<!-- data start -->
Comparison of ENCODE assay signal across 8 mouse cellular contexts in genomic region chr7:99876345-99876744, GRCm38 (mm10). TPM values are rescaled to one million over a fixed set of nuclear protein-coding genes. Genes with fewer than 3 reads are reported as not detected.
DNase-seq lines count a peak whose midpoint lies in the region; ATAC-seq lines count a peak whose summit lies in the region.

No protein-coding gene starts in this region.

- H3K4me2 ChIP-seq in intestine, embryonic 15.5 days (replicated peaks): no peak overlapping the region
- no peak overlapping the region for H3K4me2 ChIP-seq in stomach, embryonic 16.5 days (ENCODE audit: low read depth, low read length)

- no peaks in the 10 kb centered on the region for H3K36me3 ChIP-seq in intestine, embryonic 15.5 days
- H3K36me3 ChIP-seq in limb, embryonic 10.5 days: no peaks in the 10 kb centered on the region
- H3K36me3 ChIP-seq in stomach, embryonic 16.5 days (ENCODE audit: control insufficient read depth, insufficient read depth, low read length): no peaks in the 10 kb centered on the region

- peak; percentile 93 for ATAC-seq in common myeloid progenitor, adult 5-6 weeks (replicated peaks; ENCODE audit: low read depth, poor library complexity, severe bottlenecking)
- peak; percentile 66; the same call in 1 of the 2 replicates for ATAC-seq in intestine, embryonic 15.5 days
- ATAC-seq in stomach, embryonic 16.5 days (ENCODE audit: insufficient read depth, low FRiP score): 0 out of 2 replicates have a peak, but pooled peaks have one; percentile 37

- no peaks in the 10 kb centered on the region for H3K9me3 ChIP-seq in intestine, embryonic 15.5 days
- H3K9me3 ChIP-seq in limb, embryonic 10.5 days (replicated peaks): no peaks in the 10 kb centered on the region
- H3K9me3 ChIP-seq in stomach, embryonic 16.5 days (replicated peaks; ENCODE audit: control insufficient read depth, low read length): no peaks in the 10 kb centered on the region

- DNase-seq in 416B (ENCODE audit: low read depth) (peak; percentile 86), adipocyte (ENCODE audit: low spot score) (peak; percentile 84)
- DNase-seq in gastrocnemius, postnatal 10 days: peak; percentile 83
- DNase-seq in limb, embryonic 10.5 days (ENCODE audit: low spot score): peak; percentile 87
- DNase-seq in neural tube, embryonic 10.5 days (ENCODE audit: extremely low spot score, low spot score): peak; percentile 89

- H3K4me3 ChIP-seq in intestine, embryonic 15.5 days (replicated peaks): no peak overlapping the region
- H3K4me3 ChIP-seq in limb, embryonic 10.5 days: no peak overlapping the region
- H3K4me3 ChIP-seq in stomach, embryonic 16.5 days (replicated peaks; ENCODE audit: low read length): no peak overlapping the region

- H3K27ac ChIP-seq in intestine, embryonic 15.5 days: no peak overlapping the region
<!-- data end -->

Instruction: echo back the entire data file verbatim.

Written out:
Comparison of ENCODE assay signal across 8 mouse cellular contexts in genomic region chr7:99876345-99876744, GRCm38 (mm10). TPM values are rescaled to one million over a fixed set of nuclear protein-coding genes. Genes with fewer than 3 reads are reported as not detected.
DNase-seq lines count a peak whose midpoint lies in the region; ATAC-seq lines count a peak whose summit lies in the region.

No protein-coding gene starts in this region.

- H3K4me2 ChIP-seq in intestine, embryonic 15.5 days (replicated peaks): no peak overlapping the region
- no peak overlapping the region for H3K4me2 ChIP-seq in stomach, embryonic 16.5 days (ENCODE audit: low read depth, low read length)

- no peaks in the 10 kb centered on the region for H3K36me3 ChIP-seq in intestine, embryonic 15.5 days
- H3K36me3 ChIP-seq in limb, embryonic 10.5 days: no peaks in the 10 kb centered on the region
- H3K36me3 ChIP-seq in stomach, embryonic 16.5 days (ENCODE audit: control insufficient read depth, insufficient read depth, low read length): no peaks in the 10 kb centered on the region

- peak; percentile 93 for ATAC-seq in common myeloid progenitor, adult 5-6 weeks (replicated peaks; ENCODE audit: low read depth, poor library complexity, severe bottlenecking)
- peak; percentile 66; the same call in 1 of the 2 replicates for ATAC-seq in intestine, embryonic 15.5 days
- ATAC-seq in stomach, embryonic 16.5 days (ENCODE audit: insufficient read depth, low FRiP score): 0 out of 2 replicates have a peak, but pooled peaks have one; percentile 37

- no peaks in the 10 kb centered on the region for H3K9me3 ChIP-seq in intestine, embryonic 15.5 days
- H3K9me3 ChIP-seq in limb, embryonic 10.5 days (replicated peaks): no peaks in the 10 kb centered on the region
- H3K9me3 ChIP-seq in stomach, embryonic 16.5 days (replicated peaks; ENCODE audit: control insufficient read depth, low read length): no peaks in the 10 kb centered on the region

- DNase-seq in 416B (ENCODE audit: low read depth) (peak; percentile 86), adipocyte (ENCODE audit: low spot score) (peak; percentile 84)
- DNase-seq in gastrocnemius, postnatal 10 days: peak; percentile 83
- DNase-seq in limb, embryonic 10.5 days (ENCODE audit: low spot score): peak; percentile 87
- DNase-seq in neural tube, embryonic 10.5 days (ENCODE audit: extremely low spot score, low spot score): peak; percentile 89

- H3K4me3 ChIP-seq in intestine, embryonic 15.5 days (replicated peaks): no peak overlapping the region
- H3K4me3 ChIP-seq in limb, embryonic 10.5 days: no peak overlapping the region
- H3K4me3 ChIP-seq in stomach, embryonic 16.5 days (replicated peaks; ENCODE audit: low read length): no peak overlapping the region

- H3K27ac ChIP-seq in intestine, embryonic 15.5 days: no peak overlapping the region